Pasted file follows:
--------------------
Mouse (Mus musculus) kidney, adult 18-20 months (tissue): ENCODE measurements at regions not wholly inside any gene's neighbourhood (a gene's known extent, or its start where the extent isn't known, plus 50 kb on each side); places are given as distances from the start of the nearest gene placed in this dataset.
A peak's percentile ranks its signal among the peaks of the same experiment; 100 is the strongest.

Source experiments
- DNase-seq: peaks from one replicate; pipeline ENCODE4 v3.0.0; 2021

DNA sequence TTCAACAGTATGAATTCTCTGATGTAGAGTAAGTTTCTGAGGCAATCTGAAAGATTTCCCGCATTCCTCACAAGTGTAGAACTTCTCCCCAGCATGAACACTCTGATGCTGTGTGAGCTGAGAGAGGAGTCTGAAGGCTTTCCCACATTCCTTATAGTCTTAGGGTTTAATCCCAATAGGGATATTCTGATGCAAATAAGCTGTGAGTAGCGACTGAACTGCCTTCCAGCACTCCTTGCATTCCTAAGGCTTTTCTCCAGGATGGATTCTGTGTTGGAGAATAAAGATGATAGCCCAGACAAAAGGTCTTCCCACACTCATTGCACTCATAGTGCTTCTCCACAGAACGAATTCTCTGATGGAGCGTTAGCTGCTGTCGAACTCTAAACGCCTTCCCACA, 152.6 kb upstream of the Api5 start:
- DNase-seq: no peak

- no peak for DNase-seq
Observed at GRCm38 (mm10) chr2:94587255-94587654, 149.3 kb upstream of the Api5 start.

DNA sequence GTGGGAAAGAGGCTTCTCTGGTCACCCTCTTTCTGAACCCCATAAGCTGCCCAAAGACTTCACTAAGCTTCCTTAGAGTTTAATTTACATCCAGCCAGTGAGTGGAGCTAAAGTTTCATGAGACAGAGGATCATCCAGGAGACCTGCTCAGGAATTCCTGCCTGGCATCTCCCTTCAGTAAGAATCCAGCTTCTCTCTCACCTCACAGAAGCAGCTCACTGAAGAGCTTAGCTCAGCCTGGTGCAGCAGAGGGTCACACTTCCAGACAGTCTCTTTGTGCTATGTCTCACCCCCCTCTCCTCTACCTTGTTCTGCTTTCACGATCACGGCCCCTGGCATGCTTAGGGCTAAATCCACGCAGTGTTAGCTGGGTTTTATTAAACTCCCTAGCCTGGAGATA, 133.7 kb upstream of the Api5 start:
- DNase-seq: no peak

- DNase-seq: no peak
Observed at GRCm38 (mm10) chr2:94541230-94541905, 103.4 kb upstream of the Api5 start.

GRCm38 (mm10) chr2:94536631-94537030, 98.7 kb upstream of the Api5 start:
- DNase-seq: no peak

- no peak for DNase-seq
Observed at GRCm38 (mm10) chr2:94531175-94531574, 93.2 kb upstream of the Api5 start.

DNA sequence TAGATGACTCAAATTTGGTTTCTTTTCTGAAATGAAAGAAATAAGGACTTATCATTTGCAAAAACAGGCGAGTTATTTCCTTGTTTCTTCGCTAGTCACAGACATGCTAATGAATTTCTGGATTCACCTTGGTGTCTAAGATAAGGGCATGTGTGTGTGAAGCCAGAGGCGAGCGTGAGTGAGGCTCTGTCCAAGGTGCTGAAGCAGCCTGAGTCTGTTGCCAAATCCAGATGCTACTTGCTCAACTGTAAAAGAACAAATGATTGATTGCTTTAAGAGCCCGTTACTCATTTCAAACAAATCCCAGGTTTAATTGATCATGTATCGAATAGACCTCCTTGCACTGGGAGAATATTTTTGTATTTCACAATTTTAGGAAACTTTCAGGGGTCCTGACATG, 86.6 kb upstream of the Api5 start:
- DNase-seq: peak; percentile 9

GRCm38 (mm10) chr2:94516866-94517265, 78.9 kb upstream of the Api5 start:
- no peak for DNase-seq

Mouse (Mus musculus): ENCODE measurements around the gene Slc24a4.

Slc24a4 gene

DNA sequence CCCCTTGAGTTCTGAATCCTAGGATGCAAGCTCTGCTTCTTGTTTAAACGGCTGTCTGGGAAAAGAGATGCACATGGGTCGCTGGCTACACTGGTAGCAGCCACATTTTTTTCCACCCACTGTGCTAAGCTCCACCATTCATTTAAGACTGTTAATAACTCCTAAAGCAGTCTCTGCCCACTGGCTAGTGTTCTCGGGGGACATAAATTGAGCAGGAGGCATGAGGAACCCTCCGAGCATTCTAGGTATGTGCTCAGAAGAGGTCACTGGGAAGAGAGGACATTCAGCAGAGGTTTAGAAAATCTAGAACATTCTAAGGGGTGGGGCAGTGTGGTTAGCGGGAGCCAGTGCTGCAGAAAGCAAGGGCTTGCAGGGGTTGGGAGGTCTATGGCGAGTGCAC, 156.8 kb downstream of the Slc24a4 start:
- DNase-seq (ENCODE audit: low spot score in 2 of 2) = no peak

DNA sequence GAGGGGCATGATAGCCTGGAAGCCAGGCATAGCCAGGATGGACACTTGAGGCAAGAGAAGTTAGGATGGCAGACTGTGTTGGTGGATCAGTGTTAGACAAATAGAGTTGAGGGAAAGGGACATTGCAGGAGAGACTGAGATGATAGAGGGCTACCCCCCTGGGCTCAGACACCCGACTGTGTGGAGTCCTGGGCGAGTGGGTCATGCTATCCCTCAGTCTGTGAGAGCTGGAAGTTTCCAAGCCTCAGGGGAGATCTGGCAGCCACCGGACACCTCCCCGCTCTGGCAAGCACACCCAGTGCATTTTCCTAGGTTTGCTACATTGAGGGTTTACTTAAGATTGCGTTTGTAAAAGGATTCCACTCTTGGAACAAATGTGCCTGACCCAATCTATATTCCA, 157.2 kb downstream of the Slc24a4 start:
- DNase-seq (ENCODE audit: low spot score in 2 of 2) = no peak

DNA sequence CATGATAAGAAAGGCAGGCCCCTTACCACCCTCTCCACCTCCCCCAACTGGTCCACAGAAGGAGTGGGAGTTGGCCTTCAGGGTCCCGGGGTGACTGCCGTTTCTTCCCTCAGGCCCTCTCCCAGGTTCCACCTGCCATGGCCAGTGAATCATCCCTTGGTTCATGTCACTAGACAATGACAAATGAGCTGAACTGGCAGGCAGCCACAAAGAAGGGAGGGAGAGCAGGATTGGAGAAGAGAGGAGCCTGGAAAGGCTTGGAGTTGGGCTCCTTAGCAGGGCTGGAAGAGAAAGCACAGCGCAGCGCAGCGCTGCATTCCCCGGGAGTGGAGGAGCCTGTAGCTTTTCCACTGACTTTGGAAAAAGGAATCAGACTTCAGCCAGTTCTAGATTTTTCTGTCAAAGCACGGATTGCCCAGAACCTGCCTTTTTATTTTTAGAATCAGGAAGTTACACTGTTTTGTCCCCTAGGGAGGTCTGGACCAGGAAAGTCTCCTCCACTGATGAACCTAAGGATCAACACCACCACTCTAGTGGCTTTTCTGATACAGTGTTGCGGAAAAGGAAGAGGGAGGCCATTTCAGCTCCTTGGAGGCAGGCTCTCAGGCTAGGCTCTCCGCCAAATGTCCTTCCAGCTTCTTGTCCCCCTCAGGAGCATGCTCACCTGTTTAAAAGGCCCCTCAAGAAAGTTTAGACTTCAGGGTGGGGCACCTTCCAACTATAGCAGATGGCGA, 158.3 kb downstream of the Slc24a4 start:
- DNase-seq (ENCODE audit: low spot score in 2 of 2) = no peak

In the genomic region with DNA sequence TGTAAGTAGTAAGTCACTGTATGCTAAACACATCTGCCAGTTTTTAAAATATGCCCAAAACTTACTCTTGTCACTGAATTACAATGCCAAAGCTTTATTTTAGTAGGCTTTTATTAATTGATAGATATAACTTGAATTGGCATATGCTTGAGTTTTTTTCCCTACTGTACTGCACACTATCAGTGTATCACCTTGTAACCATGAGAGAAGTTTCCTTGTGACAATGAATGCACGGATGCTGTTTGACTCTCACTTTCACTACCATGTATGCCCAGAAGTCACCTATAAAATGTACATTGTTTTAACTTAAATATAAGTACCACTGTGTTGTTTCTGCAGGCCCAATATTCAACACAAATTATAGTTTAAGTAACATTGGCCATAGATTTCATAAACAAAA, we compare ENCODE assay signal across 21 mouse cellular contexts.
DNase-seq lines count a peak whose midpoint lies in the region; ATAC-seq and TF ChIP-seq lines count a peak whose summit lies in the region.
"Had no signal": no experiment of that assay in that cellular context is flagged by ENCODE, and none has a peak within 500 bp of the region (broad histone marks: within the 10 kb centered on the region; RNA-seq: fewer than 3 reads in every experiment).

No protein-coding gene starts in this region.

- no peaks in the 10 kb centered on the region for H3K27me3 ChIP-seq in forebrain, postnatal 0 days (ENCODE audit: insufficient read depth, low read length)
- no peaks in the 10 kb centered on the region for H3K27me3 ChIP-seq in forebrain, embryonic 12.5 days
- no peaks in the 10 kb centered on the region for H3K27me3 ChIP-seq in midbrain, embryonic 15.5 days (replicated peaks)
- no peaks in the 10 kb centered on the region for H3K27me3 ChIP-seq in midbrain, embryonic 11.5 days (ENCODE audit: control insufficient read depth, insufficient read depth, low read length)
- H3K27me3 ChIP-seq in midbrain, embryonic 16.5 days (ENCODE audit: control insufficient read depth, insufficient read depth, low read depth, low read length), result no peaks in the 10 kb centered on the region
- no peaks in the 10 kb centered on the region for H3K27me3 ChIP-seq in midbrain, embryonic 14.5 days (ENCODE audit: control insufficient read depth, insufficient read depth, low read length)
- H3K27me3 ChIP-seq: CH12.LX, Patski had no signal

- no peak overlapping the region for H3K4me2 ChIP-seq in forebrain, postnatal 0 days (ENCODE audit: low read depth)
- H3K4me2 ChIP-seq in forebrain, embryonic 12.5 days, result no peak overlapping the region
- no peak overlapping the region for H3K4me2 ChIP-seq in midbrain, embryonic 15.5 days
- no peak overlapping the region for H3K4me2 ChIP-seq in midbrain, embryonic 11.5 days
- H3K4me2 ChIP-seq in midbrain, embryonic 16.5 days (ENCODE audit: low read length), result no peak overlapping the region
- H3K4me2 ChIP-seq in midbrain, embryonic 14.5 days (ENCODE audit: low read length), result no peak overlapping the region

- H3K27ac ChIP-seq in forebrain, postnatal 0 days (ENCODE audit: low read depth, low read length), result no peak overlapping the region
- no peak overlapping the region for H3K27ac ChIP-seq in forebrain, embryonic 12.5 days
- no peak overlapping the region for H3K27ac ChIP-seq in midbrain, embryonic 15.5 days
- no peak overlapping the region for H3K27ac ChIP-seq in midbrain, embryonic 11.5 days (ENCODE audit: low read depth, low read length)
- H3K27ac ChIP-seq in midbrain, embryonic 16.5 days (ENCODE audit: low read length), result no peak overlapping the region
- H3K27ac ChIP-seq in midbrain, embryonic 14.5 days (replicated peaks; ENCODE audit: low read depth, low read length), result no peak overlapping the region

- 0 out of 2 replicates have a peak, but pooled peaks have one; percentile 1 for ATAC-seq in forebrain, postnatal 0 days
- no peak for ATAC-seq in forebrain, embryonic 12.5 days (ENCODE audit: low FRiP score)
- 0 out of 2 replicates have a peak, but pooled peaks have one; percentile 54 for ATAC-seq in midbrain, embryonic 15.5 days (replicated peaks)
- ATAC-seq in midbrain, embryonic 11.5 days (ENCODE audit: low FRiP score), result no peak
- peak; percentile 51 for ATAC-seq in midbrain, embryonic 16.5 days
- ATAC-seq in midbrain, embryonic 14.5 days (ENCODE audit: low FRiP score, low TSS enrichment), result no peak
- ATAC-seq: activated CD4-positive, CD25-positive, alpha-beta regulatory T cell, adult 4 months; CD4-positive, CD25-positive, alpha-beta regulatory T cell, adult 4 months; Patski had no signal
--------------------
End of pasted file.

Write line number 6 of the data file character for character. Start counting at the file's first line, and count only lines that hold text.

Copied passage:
- DNase-seq: no peak